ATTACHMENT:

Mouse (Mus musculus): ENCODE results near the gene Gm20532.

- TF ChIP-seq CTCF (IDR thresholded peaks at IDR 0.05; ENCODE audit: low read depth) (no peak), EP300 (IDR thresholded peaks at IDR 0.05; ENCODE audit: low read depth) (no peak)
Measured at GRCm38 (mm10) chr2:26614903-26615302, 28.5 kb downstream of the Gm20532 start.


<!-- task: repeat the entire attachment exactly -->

Mouse (Mus musculus): ENCODE results near the gene Gm20532.

- TF ChIP-seq CTCF (IDR thresholded peaks at IDR 0.05; ENCODE audit: low read depth) (no peak), EP300 (IDR thresholded peaks at IDR 0.05; ENCODE audit: low read depth) (no peak)
Measured at GRCm38 (mm10) chr2:26614903-26615302, 28.5 kb downstream of the Gm20532 start.